By Gary Waddell
Senior Director, Office Tenant Representation Services
For years, commercial real estate observers have looked to the Central Perimeter in order to get a read on what’s on tap for the metro market. It was the canary in the Atlanta coal mine, a bellwether that gave tenants, landlords, and brokers a reliable indicator of where the overall office market was heading.
Central Perimeter earned this reputation for a couple of reasons:
- It’s the geographic population and employment center of the overall area. Over the past several decades, metro Atlanta’s population growth has been primarily on the north side, making Central Perimeter more the “bull’s eye” than Downtown. As a result, the submarket is home to Atlanta’s largest concentration of office space – if you want to attract top talent, the middle of the entire metro labor pool is a great place to set up shop.
- Low barriers to entry and strong demand create early supply-side indicators. As Atlanta’s largest office submarket, Central Perimeter has traditionally been the first to experience trend shifts. Owners of office buildings elsewhere in the metro area could look to Central Perimeter as a barometer for trends in vacancy rates, rents, concession packages, development, and more. “As goes the Central Perimeter, so goes metro Atlanta” has been a reliable gauge for many real estate cycles.
Bursting at the Seams
A traditional strength of the Central Perimeter area was the availability of future office development sites. And the need for them is getting bigger. Due to continued absorption of previously vacant blocks by State Farm, along with other major company announcements, Central Perimeter has seen a steady decline in existing availabilities exceeding 50,000 square feet, or “big blocks,” over the past 12 months.
These options for large occupiers are becoming few and far between. Currently, there are three existing availabilities exceeding 100,000 square feet in Central Perimeter and only a few more exceeding 50,000 square feet. As large tenant requirements continue to hit the market in Central Perimeter and these “big block” availabilities are accounted for, the talk of new development has become an increasing trend in this submarket.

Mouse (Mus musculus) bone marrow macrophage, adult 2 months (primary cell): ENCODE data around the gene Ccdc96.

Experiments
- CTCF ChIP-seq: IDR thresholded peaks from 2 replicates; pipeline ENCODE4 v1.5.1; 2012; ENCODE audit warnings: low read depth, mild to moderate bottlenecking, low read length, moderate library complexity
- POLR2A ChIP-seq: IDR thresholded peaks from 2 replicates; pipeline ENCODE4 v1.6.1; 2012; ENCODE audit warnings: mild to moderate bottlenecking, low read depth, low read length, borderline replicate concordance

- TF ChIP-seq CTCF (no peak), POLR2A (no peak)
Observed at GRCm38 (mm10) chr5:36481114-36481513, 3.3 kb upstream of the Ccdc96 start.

Currently, Cushman & Wakefield is tracking 16 office development sites entering the Central Perimeter submarket that will continue to compete for large requirements. Two of these sites include the newly announced 17-acre mixed-use project at Hammond Drive and Perimeter Center Parkway from Dallas-based KDC, headlined by State Farm. Other sites include Hines’s Northpark 100 and 700 that could include a total of 1.5 million square feet of office space. Also, the 41-acre site known as “High Street Atlanta” – located by the Dunwoody MARTA station, between Perimeter Center Parkway and Hammond Place – is a massive mixed-use development proposed by GID Development Group that would include 860,000 square feet of office space, 400 hotel rooms, and 1,500 multifamily units.
Although there are many office development sites currently in the pipeline, it is not likely any of these projects will be developed in the near term without significant pre-leasing (approximately 50%). Also, rents needed to justify development are estimated to be in the high $30’s per square foot gross, well above the current Central Perimeter average asking rate of $28.72 per square foot gross for Class A space.
The Big Three Projects